Overview of using SHRS Database
The primary interface for querying the database involves several fields for inputting search criteria. On the left (1), the user selects the table from which to search.
Once a table has been selected, the dropdown list (2) in the center of the page will be updated with possible search fields. The default selection will be the column that
that the results will be sorted by. In the primary search field (3), enter the text you wish to search against the data within the category selected. The user may choose
to leave the substring blank, in which case every sample will be a match. Essentially, this will dump the entire table (it may take a while depending on the size of the table).
Below the three "mandatory" search criteria are the optional query parameters (4). These input boxes allow the user to perform searches utilizing AND/OR/NOT
modifiers. These options perform exactly as they "sound," and allow flexibility when the search string's format is not definite. For instance, if you know
your samples contain 'Tree' and '51', but you're not sure if they are separate or together, an AND search would be appropriate. The OR and NOT features
work in a similar fashion, and should be used accordingly.
SORTING RESULT TABLES
After submitting a search query, the results will be presented in table format. The table is initially sorted by a unique value (sample #, etc.) chosen when the data table
was created. However, the user may sort the results table in a number of ways. The simplest sort is accomplished by clicking on the column header (1), which will
re-sort the results by that column in ascending order. It should be noted that sorting actually queries the database, so large data sets may take a while
to sort. If a user wishes to reverse the order to descending (or vice versa), simply click on the small arrow adjacent to the column header. Another
powerful feature is the implementation of multiple-column sorting. This allows the user to view various criteria sorted simultaneously and in a defined
order. To add a column to your sort criteria, simply click the arrow (2) next to the column header. After sorting the results, the column header should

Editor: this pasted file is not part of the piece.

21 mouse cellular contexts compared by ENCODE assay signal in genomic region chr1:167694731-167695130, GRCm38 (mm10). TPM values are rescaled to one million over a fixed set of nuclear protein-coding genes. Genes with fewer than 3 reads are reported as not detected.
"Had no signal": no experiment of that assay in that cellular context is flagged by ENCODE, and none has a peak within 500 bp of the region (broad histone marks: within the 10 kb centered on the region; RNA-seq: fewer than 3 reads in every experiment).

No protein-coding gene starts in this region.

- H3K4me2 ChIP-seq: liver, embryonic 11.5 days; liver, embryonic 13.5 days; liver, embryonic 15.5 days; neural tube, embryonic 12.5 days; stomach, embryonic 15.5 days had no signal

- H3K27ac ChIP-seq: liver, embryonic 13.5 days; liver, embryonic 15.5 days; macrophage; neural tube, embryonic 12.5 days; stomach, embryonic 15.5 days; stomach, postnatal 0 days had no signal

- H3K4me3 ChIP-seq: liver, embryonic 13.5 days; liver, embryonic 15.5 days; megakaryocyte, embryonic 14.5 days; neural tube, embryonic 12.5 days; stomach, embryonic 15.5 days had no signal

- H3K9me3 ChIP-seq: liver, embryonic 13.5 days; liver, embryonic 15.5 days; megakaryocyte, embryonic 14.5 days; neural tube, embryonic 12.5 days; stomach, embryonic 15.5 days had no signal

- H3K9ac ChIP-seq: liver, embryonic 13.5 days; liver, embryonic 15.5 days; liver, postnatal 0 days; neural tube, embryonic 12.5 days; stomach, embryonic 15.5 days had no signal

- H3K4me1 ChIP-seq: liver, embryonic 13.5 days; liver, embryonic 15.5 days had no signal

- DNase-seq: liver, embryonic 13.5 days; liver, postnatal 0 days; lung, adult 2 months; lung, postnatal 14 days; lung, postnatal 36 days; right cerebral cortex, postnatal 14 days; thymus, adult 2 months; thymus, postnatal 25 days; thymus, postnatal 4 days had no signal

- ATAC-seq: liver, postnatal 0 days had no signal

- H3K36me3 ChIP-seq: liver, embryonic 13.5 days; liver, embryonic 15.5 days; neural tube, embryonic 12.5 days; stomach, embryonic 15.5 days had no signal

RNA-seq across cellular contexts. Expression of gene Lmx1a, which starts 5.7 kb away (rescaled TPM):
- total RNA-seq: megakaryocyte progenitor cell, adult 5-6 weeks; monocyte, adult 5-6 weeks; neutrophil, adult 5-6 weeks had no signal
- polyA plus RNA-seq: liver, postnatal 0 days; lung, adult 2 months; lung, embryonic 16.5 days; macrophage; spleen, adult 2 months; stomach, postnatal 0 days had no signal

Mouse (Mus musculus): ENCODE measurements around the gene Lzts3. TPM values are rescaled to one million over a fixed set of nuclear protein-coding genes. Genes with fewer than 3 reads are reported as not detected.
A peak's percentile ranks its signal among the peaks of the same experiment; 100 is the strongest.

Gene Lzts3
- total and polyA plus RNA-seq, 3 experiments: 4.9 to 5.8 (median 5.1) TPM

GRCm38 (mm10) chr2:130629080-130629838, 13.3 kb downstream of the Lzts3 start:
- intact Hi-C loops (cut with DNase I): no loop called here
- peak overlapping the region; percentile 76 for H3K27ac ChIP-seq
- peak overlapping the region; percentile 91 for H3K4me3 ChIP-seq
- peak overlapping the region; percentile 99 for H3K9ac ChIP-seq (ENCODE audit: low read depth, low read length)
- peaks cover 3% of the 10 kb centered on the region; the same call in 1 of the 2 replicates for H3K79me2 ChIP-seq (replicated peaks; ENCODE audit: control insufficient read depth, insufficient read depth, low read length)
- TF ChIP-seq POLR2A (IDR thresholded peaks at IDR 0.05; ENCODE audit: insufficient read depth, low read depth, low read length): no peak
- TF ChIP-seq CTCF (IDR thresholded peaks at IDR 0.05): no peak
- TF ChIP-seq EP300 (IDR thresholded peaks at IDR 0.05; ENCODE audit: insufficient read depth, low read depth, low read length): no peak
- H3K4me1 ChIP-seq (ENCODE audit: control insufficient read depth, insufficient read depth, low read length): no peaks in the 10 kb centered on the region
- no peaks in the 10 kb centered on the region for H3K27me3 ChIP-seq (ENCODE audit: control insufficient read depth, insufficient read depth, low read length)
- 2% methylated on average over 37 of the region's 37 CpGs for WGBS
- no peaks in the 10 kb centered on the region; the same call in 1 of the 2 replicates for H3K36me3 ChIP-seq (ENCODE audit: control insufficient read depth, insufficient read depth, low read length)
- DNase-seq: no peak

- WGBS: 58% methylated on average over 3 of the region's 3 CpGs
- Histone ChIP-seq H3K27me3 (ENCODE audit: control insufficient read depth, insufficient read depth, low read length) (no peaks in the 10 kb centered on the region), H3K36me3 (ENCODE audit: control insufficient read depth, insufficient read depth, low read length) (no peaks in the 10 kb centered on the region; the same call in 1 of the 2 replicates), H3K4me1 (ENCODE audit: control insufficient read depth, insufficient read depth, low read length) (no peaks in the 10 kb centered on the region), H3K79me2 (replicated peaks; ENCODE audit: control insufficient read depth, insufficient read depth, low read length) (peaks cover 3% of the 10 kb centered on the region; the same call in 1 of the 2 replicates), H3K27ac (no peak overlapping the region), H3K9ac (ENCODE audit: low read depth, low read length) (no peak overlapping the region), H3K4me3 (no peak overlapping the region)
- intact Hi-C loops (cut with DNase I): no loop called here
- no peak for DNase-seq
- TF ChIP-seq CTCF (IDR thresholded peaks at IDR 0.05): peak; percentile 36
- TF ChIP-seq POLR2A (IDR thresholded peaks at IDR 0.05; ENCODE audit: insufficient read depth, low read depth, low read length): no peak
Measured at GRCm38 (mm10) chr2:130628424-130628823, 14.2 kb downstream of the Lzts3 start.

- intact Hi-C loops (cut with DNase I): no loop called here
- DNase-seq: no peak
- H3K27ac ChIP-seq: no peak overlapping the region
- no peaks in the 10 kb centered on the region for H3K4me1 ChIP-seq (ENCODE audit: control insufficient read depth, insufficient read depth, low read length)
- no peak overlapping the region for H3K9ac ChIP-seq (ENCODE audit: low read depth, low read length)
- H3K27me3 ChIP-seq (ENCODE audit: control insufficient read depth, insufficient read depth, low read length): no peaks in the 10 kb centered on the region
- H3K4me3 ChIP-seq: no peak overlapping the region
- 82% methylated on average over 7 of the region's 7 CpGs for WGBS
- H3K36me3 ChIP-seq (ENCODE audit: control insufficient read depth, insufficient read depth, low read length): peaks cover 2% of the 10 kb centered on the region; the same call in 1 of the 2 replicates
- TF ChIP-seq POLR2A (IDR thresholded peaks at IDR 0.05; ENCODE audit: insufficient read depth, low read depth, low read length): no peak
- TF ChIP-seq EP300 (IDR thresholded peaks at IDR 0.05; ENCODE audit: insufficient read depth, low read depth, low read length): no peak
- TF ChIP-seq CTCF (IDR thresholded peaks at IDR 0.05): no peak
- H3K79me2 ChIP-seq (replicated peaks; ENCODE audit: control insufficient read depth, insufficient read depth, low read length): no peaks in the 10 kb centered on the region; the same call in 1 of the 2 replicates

now have a superscript number (3) on the arrow. This number indicates the sort "order" for that column with respect to the overall sort. Whenever you add
a column to the sort "order," it will by default move to the end of the list. This allows you to reassign sort priorities without having to start over.
If you do wish to start over, simply click a column header and the results will revert to a unary sorted state.
LAUNCHING "REVERSE" SEARCHES
While navigating through a results table, you may be interested in querying the source data table for a particular field. For instance, if you were browsing
and came across a sample that was collected in Ecuador, it is very easy to look up all the samples collected from Ecuador. You simply double click in your
field of interest and the database will be queried (note: your original search will not be preserved, thus the term "reverse" search). If you wanted to
add 'Ecuador' as a search criteria to the original query, you would return to the main page and use the AND operator.
HYPERLINKS WITHIN RESULTS TABLE
Some fields within your results table will contain clickable links. This means the sample has an associated sample in another table (ie, DNA extraction).
Clicking that link will actually launch another query based on the original sample (a "forward" query).
DOWNLOADING RESULTS TABLES
After a query is executed, the results table will contain a link at the top allowing the user to download the table as a TAB delimited file. This file
can then be easily imported into MS Excel or other programs.